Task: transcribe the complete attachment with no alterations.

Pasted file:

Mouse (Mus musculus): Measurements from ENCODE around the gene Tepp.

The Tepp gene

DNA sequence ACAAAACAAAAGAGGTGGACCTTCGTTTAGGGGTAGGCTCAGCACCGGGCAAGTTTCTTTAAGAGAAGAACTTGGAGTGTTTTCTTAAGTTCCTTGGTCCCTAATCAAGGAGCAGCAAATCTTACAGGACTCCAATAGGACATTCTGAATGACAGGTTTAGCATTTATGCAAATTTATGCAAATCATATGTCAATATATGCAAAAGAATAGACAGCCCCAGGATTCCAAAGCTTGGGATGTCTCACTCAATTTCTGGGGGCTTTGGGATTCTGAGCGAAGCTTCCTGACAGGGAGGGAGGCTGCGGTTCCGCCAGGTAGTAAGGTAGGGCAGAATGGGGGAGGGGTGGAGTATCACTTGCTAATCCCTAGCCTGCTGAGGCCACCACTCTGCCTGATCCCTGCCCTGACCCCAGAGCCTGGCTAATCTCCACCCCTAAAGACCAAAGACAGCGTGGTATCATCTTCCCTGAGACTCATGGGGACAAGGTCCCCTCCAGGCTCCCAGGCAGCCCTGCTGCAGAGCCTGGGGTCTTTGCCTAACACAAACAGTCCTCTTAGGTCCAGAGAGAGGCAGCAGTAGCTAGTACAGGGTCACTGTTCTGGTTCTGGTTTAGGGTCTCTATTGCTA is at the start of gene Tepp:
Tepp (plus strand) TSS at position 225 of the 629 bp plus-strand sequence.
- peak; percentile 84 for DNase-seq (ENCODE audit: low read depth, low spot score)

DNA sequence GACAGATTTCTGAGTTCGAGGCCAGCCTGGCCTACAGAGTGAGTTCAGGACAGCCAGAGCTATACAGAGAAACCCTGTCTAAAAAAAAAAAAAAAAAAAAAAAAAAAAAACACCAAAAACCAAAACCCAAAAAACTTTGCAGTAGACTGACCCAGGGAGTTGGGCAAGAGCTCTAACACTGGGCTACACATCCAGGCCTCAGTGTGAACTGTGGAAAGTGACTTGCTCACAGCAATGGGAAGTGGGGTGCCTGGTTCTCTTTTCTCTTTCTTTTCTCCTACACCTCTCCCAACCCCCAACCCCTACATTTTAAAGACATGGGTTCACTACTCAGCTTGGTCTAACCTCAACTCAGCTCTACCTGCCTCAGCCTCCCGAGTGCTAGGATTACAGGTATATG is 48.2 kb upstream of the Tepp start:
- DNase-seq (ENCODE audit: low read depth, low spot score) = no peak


Mouse (Mus musculus): Measurements from ENCODE around the gene Tepp.

The Tepp gene

DNA sequence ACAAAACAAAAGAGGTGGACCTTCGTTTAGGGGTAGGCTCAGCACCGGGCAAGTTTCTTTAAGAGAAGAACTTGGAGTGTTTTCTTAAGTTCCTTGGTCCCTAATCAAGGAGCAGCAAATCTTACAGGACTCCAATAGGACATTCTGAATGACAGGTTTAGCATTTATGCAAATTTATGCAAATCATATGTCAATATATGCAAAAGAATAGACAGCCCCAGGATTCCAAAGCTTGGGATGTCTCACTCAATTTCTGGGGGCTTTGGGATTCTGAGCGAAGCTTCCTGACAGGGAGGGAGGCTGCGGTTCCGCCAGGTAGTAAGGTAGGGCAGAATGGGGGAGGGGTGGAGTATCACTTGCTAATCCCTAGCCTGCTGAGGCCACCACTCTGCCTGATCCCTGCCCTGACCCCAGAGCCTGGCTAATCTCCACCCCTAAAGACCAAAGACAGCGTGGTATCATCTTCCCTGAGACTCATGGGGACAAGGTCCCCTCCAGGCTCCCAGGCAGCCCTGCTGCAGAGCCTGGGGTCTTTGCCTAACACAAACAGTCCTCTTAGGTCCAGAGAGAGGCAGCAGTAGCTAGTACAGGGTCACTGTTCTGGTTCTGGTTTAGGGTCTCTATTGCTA is at the start of gene Tepp:
Tepp (plus strand) TSS at position 225 of the 629 bp plus-strand sequence.
- peak; percentile 84 for DNase-seq (ENCODE audit: low read depth, low spot score)

DNA sequence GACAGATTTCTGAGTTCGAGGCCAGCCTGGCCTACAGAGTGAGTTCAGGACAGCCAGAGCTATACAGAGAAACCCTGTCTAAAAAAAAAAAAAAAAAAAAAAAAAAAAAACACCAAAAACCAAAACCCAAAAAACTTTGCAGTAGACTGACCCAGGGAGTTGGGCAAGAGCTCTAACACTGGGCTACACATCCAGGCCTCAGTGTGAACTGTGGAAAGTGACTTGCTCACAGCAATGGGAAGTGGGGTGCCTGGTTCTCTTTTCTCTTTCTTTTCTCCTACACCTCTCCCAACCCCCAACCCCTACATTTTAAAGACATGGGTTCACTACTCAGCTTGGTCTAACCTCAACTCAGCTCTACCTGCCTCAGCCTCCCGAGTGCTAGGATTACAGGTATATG is 48.2 kb upstream of the Tepp start:
- DNase-seq (ENCODE audit: low read depth, low spot score) = no peak